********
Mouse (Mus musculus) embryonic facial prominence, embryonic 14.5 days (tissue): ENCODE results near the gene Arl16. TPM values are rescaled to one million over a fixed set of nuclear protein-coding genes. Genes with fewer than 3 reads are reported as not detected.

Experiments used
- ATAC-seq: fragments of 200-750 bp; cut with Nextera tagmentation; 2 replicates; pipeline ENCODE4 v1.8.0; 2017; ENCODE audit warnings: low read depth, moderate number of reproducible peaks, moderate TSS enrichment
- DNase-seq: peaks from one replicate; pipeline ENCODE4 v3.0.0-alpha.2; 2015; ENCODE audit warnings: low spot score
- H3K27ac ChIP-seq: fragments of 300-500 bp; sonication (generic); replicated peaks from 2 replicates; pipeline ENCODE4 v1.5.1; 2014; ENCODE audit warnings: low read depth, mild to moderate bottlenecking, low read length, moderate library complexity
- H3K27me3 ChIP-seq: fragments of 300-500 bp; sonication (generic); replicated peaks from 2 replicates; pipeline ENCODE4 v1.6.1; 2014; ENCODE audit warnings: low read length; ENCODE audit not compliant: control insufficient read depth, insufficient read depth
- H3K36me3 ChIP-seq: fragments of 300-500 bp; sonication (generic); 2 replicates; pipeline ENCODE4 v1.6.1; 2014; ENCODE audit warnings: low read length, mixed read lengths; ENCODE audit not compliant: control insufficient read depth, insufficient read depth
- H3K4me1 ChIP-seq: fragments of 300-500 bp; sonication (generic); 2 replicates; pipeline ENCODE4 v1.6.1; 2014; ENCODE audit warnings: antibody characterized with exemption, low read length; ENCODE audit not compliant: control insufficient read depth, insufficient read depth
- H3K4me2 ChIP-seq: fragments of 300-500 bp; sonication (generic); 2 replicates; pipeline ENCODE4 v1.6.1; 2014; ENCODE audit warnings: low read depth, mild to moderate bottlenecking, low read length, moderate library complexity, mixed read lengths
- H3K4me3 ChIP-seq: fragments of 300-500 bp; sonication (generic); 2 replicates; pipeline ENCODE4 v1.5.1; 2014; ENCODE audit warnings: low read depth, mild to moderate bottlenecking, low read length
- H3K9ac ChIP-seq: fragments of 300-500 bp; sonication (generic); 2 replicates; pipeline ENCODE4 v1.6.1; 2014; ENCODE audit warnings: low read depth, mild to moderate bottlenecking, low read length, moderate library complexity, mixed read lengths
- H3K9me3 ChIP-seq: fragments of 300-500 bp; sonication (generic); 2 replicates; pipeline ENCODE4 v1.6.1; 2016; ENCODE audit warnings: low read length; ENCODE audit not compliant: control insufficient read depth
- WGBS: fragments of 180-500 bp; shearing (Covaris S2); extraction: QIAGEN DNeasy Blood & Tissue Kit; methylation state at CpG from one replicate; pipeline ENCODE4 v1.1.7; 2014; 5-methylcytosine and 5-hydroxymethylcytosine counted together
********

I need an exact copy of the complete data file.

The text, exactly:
Mouse (Mus musculus) embryonic facial prominence, embryonic 14.5 days (tissue): ENCODE results near the gene Arl16. TPM values are rescaled to one million over a fixed set of nuclear protein-coding genes. Genes with fewer than 3 reads are reported as not detected.

Experiments used
- ATAC-seq: fragments of 200-750 bp; cut with Nextera tagmentation; 2 replicates; pipeline ENCODE4 v1.8.0; 2017; ENCODE audit warnings: low read depth, moderate number of reproducible peaks, moderate TSS enrichment
- DNase-seq: peaks from one replicate; pipeline ENCODE4 v3.0.0-alpha.2; 2015; ENCODE audit warnings: low spot score
- H3K27ac ChIP-seq: fragments of 300-500 bp; sonication (generic); replicated peaks from 2 replicates; pipeline ENCODE4 v1.5.1; 2014; ENCODE audit warnings: low read depth, mild to moderate bottlenecking, low read length, moderate library complexity
- H3K27me3 ChIP-seq: fragments of 300-500 bp; sonication (generic); replicated peaks from 2 replicates; pipeline ENCODE4 v1.6.1; 2014; ENCODE audit warnings: low read length; ENCODE audit not compliant: control insufficient read depth, insufficient read depth
- H3K36me3 ChIP-seq: fragments of 300-500 bp; sonication (generic); 2 replicates; pipeline ENCODE4 v1.6.1; 2014; ENCODE audit warnings: low read length, mixed read lengths; ENCODE audit not compliant: control insufficient read depth, insufficient read depth
- H3K4me1 ChIP-seq: fragments of 300-500 bp; sonication (generic); 2 replicates; pipeline ENCODE4 v1.6.1; 2014; ENCODE audit warnings: antibody characterized with exemption, low read length; ENCODE audit not compliant: control insufficient read depth, insufficient read depth
- H3K4me2 ChIP-seq: fragments of 300-500 bp; sonication (generic); 2 replicates; pipeline ENCODE4 v1.6.1; 2014; ENCODE audit warnings: low read depth, mild to moderate bottlenecking, low read length, moderate library complexity, mixed read lengths
- H3K4me3 ChIP-seq: fragments of 300-500 bp; sonication (generic); 2 replicates; pipeline ENCODE4 v1.5.1; 2014; ENCODE audit warnings: low read depth, mild to moderate bottlenecking, low read length
- H3K9ac ChIP-seq: fragments of 300-500 bp; sonication (generic); 2 replicates; pipeline ENCODE4 v1.6.1; 2014; ENCODE audit warnings: low read depth, mild to moderate bottlenecking, low read length, moderate library complexity, mixed read lengths
- H3K9me3 ChIP-seq: fragments of 300-500 bp; sonication (generic); 2 replicates; pipeline ENCODE4 v1.6.1; 2016; ENCODE audit warnings: low read length; ENCODE audit not compliant: control insufficient read depth
- WGBS: fragments of 180-500 bp; shearing (Covaris S2); extraction: QIAGEN DNeasy Blood & Tissue Kit; methylation state at CpG from one replicate; pipeline ENCODE4 v1.1.7; 2014; 5-methylcytosine and 5-hydroxymethylcytosine counted together